Ronald Dubner

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A method to measure cutaneous hyperalgesia to thermal stimulation in unrestrained animals is described. The testing paradigm uses an automated detection of the behavioral end-point; repeated testing does not contribute to the development of the observed hyperalgesia. Carrageenan-induced inflammation resulted in significantly shorter paw withdrawal latencies(More)
Partial nerve injury is the main cause of causalgiform pain disorders in humans. We present here a novel animal model of this condition. In rats we unilaterally ligated about half of the sciatic nerve high in the thigh. Within a few hours after the operation, and for several months thereafter, the rats developed guarding behavior of the ipsilateral hind paw(More)
The emerging literature implicates a role for glia/cytokines in persistent pain. However, the mechanisms by which these non-neural elements contribute to CNS activity-dependent plasticity and pain are unclear. Using a trigeminal model of inflammatory hyperalgesia, here we provide evidence that demonstrates a mechanism by which glia interact with neurons,(More)
Psychophysical experiments were carried out on 6 huma subjects to determine how first and second pain are influenced by peripheral receptor mechanisms and by central nervous system inhibitory and facilitatory mechanisms. For these experiments, brief natural painful stimuli delivered to the hand were a train of 4-8 constant waveform heat pulses generated by(More)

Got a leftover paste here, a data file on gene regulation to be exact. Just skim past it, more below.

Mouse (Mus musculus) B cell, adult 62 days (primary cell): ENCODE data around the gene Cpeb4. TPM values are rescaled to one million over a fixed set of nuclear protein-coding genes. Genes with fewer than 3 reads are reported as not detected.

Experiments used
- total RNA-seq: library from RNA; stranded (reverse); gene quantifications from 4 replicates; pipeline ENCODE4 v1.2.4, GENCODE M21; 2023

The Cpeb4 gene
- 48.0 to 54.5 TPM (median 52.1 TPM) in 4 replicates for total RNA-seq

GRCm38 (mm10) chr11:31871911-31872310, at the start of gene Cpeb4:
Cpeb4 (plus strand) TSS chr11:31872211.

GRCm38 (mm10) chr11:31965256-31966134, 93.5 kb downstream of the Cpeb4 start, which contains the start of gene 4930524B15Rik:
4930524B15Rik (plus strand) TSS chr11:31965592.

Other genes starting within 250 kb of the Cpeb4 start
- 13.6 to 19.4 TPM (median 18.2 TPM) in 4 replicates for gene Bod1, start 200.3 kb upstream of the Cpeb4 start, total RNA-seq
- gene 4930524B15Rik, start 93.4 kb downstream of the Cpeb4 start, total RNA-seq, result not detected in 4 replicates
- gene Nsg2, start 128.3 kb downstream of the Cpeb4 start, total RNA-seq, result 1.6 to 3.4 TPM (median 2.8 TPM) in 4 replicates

A detailed topographical representation of the visual field is present in cortical areas 17, 18 and 191,13,16. It would be astonishing if this topographical organisation were not gradually eroded and, to date, anatomical evidence suggests that the first major erosion occurs in the projection from the striate cortex (area 17) to the cortex of the superior(More)
Immune cells and glia interact with neurons to alter pain sensitivity and to mediate the transition from acute to chronic pain. In response to injury, resident immune cells are activated and blood-borne immune cells are recruited to the site of injury. Immune cells not only contribute to immune protection but also initiate the sensitization of peripheral(More)
The stimulus specificity for enhancement of dynorphin gene expression in rat spinal cord was studied by combined measurements of the peptide dynorphin A 1-8 and preprodynorphin mRNA levels during peripheral inflammation induced by several agents. The density of kappa receptors, the putative receptor for dynorphin peptides, was examined using receptor(More)
Increases in neuronal activity in response to tissue injury lead to changes in gene expression and prolonged changes in the nervous system. These functional changes appear to contribute to the hyperalgesia and spontaneous pain associated with tissue injury. This activity-dependent plasticity involves neuropeptides, such as dynorphin, substance P and(More)
Recently, several studies have suggested that neonatal noxious insult could alter future responses to painful stimuli. However, the manifestations, mechanisms, and even developmental nature of these alterations remain a matter of controversy. In part, this is due to the lack of detailed information on the neonatal sensitive period(s) during which noxious(More)
Spinal glial reaction and proinflammatory cytokine induction play an important role in the development of chronic pain states after tissue and nerve injury. The present study investigated the cellular and molecular mechanisms underlying descending facilitation of neuropathic pain with an emphasis on supraspinal glial-neuronal relationships. An early and(More)